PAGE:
U.S. Championship and U.S. Women's Championship Return to St. Louis
The 2014 U.S. Championship and U.S. Women's Championship will return to St. Louis, both for the sixth consecutive year. The Chess Club and Scholastic Center of Saint Louis will host the two round robins from May 7-21, 2014. The U.S. Championship will feature 12 players while 10 women will be invited for their event.
The club also announced that it will once again host the U.S. Junior Championship from June 20-July 1, 2014.
After changing structures most years, the U.S. Championship once again sees a new wrinkle for this year. The 11-round all-play-all tournament replaces last year's format, which was a nine-round, 24-player Swiss. The women's even remains unaltered from last year.
The prize structure has yet to be determined, but the total purse was announced as $171,000 according to club officials. Last year's prizes totaled $180,000 but that was split amongst a field twice the size. The women's event will keep its $65,000 in total prize money.
The hosts are also bringing back the $64,000 "Fischer Prize" for anyone in the U.S. Championship that can score a perfect 11-0 (Bobby Fischer went unblemished in the 1963-1964 Championship). Last year GM Gata Kamsky got closer than anyone since the special prize was offered. He won his first four games, but all players, including him, scoffed at the idea that anyone could remain perfect for the entire tournament. He drew his next five games before beating GM Alejandro Ramirez in the third game of a tense playoff.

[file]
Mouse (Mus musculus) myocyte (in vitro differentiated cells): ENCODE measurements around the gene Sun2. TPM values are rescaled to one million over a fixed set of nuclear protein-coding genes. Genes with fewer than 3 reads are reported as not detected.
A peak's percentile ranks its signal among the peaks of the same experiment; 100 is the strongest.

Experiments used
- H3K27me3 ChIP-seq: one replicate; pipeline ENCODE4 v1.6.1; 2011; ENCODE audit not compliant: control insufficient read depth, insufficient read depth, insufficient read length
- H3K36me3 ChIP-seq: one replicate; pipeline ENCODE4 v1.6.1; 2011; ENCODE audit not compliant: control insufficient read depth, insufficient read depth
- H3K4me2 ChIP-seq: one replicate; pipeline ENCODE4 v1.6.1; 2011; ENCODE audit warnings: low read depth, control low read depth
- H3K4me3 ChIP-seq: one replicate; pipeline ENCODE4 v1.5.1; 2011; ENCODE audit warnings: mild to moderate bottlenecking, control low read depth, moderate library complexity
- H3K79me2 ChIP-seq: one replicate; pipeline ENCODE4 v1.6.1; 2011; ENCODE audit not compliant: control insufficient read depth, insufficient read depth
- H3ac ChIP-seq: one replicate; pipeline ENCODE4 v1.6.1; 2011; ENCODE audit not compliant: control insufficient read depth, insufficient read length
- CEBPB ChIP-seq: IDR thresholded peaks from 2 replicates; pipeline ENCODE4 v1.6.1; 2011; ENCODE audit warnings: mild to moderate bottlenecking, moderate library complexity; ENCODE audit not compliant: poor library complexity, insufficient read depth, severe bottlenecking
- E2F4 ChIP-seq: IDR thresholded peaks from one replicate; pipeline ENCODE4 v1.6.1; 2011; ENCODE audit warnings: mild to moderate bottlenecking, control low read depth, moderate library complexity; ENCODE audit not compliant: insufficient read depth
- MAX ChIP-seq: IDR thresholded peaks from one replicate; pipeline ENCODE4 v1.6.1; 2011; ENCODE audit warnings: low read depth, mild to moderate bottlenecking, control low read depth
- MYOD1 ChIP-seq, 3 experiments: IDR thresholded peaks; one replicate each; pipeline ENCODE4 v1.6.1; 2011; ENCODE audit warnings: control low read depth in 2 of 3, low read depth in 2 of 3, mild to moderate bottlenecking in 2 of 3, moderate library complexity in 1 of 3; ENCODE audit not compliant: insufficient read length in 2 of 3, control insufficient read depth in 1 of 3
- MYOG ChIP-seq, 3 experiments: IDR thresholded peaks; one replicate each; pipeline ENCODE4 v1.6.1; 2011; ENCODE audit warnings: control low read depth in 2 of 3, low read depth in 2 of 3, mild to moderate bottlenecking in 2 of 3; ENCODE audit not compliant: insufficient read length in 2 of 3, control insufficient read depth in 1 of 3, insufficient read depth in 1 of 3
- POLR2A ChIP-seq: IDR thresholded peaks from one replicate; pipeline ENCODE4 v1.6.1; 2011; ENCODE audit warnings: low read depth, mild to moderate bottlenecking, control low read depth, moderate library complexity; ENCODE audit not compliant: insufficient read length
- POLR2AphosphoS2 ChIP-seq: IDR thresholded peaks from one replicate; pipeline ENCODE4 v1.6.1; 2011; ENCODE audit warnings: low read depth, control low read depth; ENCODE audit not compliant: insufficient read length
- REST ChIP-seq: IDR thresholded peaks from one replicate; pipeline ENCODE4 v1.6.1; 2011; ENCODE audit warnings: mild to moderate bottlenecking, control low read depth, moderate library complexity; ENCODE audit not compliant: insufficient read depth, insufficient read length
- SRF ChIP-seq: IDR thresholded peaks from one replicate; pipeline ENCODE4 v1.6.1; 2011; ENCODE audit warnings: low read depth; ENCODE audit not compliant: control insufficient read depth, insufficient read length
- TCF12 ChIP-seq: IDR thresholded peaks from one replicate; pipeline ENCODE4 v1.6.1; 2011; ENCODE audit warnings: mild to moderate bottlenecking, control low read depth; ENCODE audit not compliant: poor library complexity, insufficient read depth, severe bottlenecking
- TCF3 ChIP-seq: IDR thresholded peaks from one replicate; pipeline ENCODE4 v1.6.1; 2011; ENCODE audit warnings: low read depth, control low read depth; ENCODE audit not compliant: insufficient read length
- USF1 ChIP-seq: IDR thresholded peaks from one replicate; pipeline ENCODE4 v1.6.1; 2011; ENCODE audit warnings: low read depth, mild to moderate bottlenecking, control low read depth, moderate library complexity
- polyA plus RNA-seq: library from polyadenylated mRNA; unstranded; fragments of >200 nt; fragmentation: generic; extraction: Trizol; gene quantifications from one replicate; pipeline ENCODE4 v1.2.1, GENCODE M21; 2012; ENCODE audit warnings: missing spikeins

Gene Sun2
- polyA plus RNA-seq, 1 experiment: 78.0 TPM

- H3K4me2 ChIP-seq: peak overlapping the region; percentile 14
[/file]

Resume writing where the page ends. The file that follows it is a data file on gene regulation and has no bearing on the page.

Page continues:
Three of the dozen spots for the U.S. Championship have been filled. Kamsky punches his ticket as the defending champion, while GM Josh Friedel will be invited after winning the 2013 U.S. Open. GM Daniel Naroditsky also gets the nod from winning the 2013 U.S. Junior Championship. Eight more positions will be filled by rating, with one wildcard invite.
Top-rated American GM Hikaru Nakamura, a resident of St. Louis, did not play in 2013. During last year's live commentary, he stated that he had not played in his last U.S. Championship. He won the 2012 edition with an undefeated 8.5/11, which was also a 12-player round robin.
In the women's event, Irina Krush, newly-crowned grandmaster, has the only official invitation thus far. She won in 2013 with seven wins and two draws to successfully defend her title for the first time (she has five titles in total). The next seven players will be based on rating and two more by wildcard invite.
GM Irina Krush, going for a three-peat
Since the event began in 1937, several women have won three consecutive U.S. Women's Championships but no one has ever done it outright. Krush will be looking to make history in that regard, but she has a ways to go to pass WIM Gisela Gresser's mark of nine lifetime titles.
You can follow both tournaments at the club's tournament web site. For more information, read the official press release. Chess.com will also be on-site bringing you daily tourmament reports and exclusive video interviews.